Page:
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Charlie Strong fired by Texas after three seasons


Charlie Strong did nothing to save his job at Texas, but from the very day he was hired it was clear it wasn’t going to work out in Austin. Texas wanted Nick Saban, but when he wouldn’t leave Alabama they settled on Strong. It was a move prominent Longhorn booster Red McCombs expressed his displeasure with; with some a racial undertone on those past comments.

Strong didn’t care about being all buddy-buddy with the boosters at Texas. He wasn’t Mack Brown, who was was great at all of the hand-shaking and catering to the demands of the boosters, alumni and media. Strong was a players coach whose priority was teaching his players how to succeed both on the field and in life.

It wasn’t a great fit for Strong to be at Texas, but the miserable 16-21 record made it impossible for his tenure to extend any longer. They’ve lost seven games all three years he’s been at the helm of one of the crème of the crop programs, appearing in just one bowl game, which was also a loss.

Regardless of what might have been said about Strong being able to keep his job had his team beaten TCU in their season finale on Friday, there was absolutely no way Strong was going to be retained after his team lost at Kansas, snapping the Jayhawks 19-game losing streak against FBS opponents. And especially not when Tom Herman was looking to move on from Houston and was being targeted by some other major programs, most notably LSU.

Wins over Notre Dame and Baylor (even though neither win looks all that impressive anymore) were not going to be enough to save Strong. Even a winning season might not have saved Strong considering everything he was faced with – both alumni and boosters being at odds with him and red-hot up-and-coming coach at a smaller program in the state of Texas being available. Short of a Big 12 title, they may have made a move no matter what.

Strong is a good football coach, and will likely take over another big program and have success there. Texas just wasn’t the place that was going to happen and it was pretty clear from the job. Strong went 37-15 at Louisville in four years before he took over Texas, with a combined 23-3 record the previous two seasons and wins in both the Sugar Bowl and Russell Athletic Bowl. Programs on that second level – perhaps maybe even Houston in a coaching swap, or Boston College, Kansas, Baylor (if they’ve looking for a squeaky clean coach to take over the administrative mess they are faced with right now), Purdue, Cincinnati or Connecticut – should all be lining up for him, even despite what happened at Texas over the past three seasons.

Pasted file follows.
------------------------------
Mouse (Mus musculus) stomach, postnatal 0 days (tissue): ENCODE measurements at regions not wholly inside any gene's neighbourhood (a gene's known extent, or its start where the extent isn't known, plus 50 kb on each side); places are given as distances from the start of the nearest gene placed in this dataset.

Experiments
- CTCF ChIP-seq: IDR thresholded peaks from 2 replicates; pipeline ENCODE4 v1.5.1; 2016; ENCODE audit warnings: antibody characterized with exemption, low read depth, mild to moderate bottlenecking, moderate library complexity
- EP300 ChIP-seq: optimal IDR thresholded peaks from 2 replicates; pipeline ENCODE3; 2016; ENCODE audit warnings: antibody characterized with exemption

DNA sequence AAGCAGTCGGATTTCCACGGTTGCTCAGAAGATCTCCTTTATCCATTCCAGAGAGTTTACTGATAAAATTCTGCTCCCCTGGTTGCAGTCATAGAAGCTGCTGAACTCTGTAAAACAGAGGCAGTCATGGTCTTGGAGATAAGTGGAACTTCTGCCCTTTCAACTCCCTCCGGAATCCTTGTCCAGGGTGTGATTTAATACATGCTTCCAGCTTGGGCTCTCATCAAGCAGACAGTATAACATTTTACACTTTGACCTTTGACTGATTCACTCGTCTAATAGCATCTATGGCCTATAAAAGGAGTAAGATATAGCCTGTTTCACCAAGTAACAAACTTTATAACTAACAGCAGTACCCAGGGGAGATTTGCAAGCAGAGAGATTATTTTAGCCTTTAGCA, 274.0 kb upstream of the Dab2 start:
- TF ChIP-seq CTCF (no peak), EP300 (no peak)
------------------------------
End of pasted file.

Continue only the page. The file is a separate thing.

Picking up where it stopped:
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Corey Johns

Editor in Chief
You could say Corey was born to become a sports journalist. His father won a national championship coaching college soccer. His mother is a baseball fanatic who hasn't missed seeing an Orioles game since 1983 (literally, sometimes it's annoying). His great uncle was a big-time boxing promoter and his maternal grandfather was once a department head at the Baltimore Sun. Basically, sports and journalism run through his blood. He played just about every little league sports there was when he was a kid and was a multi-sport athlete in high school; even playing in the first-ever high school sanction Rugby game in the country. Eventually he retired from sports as an undefeated Maryland state Rugby champion as a high school senior. Perhaps lack of athletic talent has more to do with the retirement, but he will tell you that it more had to do with a great desire to jump right into media. Upon his graduation from University of Maryland, Baltimore County as a triple communications major, Corey started the So Much Sports network and has continued to grow his websites and continues to work to make them premier sports media outlets.

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